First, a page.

In the women's 200m, Shaunae Miller of The Bahamas showed impressive speed when breaking her own national record with 22.05 (0.8m/s), the third fastest time in the world this year. The 400m world silver medallist's previous best was 22.14, run in Kingston last year.
Jenna Prandini of the US was next home in 22.39, with Jamaica's Audra Segree third in 22.89.
However, for sentimental reasons the women’s 100m caused the most excitement in the female sprints for the 20,000 Jamaican fans present as world and Olympic champion Shelly-Ann Fraser-Pryce, who has been beset by a toe injury, competed on home soil over 100m for the first time this season.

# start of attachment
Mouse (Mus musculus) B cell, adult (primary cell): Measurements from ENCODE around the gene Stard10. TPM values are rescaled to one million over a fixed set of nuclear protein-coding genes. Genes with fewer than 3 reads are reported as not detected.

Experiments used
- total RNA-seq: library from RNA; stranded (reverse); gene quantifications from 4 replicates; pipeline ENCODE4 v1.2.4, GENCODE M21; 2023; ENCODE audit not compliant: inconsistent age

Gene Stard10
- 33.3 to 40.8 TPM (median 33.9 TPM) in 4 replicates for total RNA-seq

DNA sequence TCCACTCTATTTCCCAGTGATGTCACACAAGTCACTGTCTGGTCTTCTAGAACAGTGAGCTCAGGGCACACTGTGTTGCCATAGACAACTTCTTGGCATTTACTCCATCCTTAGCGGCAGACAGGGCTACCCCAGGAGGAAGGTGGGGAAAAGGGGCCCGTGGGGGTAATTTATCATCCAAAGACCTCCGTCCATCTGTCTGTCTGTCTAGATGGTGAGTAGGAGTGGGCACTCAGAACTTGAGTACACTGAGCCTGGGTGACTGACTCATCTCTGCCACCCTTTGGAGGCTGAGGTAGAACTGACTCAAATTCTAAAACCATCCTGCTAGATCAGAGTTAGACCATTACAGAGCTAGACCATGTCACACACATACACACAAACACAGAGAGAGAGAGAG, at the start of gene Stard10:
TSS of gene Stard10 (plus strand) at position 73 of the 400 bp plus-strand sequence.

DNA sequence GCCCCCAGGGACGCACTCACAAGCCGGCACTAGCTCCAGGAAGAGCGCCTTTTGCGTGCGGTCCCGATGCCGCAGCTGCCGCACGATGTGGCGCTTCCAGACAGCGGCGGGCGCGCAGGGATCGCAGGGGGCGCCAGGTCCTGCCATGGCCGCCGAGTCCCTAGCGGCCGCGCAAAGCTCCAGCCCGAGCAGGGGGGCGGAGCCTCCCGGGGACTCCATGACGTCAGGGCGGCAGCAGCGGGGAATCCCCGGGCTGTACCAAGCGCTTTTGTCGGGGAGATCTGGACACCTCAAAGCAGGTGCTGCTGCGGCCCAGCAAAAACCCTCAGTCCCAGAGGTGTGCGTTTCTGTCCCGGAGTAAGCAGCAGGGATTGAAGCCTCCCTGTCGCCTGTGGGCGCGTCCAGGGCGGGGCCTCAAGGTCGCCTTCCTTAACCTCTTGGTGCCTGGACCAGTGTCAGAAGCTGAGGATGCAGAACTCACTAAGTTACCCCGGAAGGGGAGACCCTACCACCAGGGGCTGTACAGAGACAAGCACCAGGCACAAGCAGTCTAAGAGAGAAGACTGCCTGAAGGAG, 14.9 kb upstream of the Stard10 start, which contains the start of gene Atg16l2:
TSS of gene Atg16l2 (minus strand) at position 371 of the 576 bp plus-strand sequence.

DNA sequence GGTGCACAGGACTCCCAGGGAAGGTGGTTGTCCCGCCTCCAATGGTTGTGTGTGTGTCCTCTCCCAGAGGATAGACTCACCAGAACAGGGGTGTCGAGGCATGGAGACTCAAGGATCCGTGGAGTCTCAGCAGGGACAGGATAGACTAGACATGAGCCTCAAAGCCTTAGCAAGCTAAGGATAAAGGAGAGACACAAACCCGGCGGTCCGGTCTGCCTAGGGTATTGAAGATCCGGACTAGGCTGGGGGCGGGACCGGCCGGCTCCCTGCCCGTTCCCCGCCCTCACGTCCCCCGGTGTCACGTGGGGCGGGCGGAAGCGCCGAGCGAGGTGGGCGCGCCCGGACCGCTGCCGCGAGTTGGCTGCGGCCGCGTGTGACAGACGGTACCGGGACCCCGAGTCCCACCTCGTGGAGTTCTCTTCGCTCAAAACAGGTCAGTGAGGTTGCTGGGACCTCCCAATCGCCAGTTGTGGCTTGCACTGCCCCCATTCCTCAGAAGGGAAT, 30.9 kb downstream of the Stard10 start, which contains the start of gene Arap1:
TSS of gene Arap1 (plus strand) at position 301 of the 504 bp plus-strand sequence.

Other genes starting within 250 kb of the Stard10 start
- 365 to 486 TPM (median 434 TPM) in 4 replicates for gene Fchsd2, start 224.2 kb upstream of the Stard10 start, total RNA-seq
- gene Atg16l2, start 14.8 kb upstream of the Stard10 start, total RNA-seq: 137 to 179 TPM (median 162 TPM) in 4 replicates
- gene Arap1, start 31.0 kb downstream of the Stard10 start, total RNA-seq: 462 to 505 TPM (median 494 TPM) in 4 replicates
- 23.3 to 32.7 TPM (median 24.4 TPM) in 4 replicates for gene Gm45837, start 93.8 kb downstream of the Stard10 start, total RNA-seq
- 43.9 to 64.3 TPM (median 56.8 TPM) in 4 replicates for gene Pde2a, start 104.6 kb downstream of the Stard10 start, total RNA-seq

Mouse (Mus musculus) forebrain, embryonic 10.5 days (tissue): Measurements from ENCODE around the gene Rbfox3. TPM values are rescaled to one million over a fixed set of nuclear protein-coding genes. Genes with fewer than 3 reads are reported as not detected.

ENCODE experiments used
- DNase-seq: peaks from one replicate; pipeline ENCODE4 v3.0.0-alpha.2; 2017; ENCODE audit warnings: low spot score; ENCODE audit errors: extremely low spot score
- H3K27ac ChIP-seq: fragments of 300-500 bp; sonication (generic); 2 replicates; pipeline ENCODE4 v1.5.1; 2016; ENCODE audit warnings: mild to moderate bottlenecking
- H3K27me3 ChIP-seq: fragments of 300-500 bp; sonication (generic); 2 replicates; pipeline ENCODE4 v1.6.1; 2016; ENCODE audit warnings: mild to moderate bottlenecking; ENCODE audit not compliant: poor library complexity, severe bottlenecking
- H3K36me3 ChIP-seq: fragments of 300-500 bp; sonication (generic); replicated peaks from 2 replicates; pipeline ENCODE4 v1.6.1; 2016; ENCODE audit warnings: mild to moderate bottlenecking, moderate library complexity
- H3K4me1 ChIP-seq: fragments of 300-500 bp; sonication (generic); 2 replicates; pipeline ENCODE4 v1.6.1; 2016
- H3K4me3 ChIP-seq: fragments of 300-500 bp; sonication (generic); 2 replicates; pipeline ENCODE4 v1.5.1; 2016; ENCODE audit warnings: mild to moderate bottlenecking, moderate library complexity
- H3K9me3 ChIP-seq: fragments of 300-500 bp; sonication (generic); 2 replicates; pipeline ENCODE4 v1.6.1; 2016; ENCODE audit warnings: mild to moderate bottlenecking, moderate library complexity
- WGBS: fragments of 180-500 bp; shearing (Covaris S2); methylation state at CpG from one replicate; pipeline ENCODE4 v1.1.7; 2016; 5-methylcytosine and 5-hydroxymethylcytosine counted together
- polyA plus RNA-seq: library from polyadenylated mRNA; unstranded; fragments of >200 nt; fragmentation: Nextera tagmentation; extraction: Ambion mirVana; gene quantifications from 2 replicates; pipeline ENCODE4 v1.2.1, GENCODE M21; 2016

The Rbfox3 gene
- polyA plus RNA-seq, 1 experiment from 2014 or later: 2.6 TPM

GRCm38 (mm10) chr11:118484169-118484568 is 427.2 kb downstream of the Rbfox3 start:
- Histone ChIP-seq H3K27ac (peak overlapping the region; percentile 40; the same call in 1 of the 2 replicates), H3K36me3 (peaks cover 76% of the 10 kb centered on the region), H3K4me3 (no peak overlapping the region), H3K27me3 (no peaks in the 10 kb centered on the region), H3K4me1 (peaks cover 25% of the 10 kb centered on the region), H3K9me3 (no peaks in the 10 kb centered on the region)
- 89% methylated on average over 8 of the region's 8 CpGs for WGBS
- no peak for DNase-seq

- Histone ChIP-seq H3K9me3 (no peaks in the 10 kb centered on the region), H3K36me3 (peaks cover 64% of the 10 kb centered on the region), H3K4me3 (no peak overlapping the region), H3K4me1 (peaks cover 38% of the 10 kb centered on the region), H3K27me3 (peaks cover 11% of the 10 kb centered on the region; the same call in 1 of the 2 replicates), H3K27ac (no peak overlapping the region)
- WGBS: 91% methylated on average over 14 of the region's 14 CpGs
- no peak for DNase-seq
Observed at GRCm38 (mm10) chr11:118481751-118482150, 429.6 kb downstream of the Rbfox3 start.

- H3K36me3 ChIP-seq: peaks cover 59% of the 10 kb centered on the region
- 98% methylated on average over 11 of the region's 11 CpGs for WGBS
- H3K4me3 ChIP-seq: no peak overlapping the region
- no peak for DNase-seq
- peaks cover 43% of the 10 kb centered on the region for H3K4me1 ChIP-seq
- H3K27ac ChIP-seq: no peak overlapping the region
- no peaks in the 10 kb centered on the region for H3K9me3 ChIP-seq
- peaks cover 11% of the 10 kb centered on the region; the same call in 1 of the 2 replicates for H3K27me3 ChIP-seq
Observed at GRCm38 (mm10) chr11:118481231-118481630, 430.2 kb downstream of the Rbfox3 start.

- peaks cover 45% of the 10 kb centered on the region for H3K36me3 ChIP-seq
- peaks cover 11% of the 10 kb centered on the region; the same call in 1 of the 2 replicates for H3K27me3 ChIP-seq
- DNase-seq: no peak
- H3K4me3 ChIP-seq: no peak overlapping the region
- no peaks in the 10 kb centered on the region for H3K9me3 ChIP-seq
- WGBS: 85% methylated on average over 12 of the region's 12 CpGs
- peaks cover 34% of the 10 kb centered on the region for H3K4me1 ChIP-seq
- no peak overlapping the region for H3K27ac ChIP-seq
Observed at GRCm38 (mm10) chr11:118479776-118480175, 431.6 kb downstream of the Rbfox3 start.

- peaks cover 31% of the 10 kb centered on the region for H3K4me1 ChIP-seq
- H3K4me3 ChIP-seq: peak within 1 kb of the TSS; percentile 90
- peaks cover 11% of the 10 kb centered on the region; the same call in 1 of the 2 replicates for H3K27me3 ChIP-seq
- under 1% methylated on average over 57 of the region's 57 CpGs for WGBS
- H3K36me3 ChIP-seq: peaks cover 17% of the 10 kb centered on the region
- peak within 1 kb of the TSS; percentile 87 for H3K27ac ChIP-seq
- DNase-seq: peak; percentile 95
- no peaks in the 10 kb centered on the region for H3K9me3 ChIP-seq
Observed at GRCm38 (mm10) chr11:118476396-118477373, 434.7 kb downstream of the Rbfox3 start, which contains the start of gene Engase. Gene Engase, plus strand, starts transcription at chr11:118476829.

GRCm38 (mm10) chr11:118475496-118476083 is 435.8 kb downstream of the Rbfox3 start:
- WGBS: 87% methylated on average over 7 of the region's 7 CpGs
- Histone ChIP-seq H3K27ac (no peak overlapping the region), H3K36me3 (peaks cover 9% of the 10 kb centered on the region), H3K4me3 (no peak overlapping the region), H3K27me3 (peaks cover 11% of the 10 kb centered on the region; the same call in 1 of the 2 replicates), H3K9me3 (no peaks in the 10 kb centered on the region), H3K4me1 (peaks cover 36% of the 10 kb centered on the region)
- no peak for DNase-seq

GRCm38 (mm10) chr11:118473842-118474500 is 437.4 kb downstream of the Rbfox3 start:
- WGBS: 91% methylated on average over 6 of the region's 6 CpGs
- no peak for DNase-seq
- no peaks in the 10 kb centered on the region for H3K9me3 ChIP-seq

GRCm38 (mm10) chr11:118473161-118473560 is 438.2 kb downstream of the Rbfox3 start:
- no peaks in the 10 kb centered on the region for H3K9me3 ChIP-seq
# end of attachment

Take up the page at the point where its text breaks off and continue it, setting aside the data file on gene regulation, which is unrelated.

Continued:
Fraser-Pryce lined up against long-time antagonist Carmelita Jeter of the US, the second fastest female sprinter of all time, and 2011 world bronze medallist Kelly-Ann Baptiste.
As is her style, Fraser-Pryce left the blocks in a hurry and she was clearly in front at the halfway stage.
She soon faced a strong challenge from world indoor 60m champion Barbara Pierre, but she maintained her composure to clinch victory in a season's best of 11.09 (0.6m/s). Pierre clocked 11.11 and Baptiste 11.15 to claim the other podium spots.
Fraser-Pryce admitted afterwards that she still has some challenges. “It has been a long season and an uphill battle and the pain is there, but the mind is strong," she said. "I came out here and just wanted to have a good run and I was really excited about that.”
Dutch improves world lead to 48.10